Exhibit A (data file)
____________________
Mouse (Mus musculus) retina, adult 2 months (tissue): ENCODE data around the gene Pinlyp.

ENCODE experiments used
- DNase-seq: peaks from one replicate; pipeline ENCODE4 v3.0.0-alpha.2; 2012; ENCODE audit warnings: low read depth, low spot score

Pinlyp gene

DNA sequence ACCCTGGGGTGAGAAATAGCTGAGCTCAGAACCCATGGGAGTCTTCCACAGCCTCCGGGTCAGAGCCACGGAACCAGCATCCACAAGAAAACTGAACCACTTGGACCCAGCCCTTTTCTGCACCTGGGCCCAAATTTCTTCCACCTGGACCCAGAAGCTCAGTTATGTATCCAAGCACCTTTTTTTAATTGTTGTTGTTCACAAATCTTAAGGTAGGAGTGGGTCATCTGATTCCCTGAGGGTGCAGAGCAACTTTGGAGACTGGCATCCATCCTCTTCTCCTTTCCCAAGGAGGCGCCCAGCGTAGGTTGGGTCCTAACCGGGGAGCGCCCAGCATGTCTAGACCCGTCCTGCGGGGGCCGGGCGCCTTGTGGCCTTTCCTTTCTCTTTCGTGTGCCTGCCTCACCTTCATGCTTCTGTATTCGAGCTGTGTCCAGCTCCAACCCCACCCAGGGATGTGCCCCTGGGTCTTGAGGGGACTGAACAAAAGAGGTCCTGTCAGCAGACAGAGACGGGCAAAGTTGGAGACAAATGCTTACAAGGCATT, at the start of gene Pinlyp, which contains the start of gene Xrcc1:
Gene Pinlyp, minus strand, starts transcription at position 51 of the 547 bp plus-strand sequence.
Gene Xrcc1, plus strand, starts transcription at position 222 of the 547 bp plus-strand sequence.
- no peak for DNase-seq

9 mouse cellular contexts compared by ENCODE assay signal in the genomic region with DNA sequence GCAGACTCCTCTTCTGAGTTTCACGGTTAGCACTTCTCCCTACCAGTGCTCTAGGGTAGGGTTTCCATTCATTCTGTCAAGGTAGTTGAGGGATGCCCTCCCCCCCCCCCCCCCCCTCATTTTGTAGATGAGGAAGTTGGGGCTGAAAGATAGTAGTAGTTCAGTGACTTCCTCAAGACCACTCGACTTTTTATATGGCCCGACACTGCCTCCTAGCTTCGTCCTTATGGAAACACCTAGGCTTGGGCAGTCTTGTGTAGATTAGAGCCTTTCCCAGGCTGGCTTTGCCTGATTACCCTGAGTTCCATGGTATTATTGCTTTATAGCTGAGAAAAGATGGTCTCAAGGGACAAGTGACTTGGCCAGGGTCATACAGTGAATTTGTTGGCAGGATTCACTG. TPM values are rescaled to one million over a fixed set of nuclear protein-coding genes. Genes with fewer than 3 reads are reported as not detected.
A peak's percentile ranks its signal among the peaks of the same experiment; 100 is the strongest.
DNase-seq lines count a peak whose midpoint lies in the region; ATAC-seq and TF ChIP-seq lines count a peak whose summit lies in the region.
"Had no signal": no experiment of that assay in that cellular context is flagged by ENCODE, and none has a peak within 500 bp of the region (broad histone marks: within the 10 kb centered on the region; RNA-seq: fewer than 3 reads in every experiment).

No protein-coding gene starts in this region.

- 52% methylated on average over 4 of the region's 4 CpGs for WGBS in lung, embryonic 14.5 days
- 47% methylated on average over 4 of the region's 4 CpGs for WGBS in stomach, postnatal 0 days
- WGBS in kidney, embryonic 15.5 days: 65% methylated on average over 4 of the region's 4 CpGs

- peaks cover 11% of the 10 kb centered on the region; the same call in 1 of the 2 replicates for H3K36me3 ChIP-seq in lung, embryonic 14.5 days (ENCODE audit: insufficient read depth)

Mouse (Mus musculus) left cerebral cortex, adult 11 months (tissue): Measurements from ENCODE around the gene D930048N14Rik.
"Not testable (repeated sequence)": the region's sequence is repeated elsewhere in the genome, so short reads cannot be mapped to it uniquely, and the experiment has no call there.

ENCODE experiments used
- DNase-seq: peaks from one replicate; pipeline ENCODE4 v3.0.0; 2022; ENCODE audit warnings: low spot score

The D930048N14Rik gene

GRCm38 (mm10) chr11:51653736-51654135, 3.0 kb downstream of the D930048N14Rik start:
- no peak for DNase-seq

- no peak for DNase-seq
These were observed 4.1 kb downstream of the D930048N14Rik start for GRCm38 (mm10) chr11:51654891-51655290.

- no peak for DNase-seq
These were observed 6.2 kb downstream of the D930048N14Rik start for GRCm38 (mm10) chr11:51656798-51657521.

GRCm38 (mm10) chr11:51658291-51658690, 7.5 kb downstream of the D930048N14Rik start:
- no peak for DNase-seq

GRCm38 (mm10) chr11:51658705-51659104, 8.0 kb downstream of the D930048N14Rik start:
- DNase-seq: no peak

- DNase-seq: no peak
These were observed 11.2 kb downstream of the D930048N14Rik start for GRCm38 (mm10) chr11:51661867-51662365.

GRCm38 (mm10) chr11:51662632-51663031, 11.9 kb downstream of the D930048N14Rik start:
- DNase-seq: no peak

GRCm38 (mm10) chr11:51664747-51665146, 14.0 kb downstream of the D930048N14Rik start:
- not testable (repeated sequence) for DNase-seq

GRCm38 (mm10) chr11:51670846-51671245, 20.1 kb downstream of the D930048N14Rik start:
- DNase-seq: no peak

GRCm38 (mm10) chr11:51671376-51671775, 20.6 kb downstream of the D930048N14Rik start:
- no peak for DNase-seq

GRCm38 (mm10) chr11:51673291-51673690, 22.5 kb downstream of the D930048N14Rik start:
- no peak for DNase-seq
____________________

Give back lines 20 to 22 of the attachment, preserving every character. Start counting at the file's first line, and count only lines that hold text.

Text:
ENCODE experiments used
- DNase-seq: peaks from one replicate; pipeline ENCODE4 v3.0.0; 2022; ENCODE audit warnings: low spot score

The D930048N14Rik gene